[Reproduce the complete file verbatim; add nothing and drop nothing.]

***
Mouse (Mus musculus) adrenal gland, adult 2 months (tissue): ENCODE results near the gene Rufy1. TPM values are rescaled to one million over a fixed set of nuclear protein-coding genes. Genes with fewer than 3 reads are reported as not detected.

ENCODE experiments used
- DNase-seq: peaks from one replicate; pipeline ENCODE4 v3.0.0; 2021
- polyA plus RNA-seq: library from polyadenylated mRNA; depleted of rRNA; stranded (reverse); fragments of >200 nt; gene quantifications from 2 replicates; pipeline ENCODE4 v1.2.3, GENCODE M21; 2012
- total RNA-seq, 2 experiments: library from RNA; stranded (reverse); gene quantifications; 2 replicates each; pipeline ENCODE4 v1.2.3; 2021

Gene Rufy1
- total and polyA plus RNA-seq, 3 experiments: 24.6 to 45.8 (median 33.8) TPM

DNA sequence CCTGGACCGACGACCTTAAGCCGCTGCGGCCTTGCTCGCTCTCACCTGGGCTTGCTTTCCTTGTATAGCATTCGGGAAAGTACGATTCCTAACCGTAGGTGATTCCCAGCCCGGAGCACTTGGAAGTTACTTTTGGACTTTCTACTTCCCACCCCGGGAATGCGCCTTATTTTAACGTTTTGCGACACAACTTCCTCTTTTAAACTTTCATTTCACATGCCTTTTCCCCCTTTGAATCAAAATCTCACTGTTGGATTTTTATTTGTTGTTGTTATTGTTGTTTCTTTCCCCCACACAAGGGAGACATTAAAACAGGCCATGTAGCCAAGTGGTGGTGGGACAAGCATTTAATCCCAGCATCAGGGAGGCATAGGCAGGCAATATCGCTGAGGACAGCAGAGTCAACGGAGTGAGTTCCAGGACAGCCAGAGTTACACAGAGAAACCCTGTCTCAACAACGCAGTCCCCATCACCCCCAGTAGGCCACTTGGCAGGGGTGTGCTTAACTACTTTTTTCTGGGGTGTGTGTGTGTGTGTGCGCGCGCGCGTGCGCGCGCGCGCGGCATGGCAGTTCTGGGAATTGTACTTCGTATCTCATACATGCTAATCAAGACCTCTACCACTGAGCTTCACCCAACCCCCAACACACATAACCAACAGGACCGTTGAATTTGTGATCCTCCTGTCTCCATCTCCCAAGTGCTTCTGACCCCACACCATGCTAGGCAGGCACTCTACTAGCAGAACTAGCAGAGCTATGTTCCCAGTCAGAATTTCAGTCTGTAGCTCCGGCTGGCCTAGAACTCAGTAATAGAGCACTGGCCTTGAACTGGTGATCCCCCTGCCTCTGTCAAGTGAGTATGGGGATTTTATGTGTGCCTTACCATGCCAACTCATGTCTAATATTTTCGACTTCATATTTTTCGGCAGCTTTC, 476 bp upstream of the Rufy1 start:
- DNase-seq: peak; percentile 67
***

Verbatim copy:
Mouse (Mus musculus) adrenal gland, adult 2 months (tissue): ENCODE results near the gene Rufy1. TPM values are rescaled to one million over a fixed set of nuclear protein-coding genes. Genes with fewer than 3 reads are reported as not detected.

ENCODE experiments used
- DNase-seq: peaks from one replicate; pipeline ENCODE4 v3.0.0; 2021
- polyA plus RNA-seq: library from polyadenylated mRNA; depleted of rRNA; stranded (reverse); fragments of >200 nt; gene quantifications from 2 replicates; pipeline ENCODE4 v1.2.3, GENCODE M21; 2012
- total RNA-seq, 2 experiments: library from RNA; stranded (reverse); gene quantifications; 2 replicates each; pipeline ENCODE4 v1.2.3; 2021

Gene Rufy1
- total and polyA plus RNA-seq, 3 experiments: 24.6 to 45.8 (median 33.8) TPM

DNA sequence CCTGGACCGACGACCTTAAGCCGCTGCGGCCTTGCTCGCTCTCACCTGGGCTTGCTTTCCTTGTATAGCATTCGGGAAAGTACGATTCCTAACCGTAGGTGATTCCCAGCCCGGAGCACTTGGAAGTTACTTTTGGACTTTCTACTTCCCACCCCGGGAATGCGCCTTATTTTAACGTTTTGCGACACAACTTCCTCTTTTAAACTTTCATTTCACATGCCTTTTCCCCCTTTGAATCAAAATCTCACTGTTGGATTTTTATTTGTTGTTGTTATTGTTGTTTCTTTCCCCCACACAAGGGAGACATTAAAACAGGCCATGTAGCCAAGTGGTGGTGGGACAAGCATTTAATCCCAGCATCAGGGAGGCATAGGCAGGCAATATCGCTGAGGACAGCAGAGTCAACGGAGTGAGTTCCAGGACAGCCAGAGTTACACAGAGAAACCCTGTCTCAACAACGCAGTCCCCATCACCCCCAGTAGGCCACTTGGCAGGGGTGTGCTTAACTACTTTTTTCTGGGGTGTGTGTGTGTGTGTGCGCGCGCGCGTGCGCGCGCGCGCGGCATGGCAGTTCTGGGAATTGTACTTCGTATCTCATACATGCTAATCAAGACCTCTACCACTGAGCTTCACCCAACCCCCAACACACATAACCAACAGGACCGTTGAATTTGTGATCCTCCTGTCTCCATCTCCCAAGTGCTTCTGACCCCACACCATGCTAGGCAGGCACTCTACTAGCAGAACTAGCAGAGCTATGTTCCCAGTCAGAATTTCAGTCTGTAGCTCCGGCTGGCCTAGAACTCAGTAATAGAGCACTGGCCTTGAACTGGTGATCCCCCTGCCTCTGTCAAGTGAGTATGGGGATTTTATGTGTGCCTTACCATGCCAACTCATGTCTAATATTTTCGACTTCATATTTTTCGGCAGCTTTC, 476 bp upstream of the Rufy1 start:
- DNase-seq: peak; percentile 67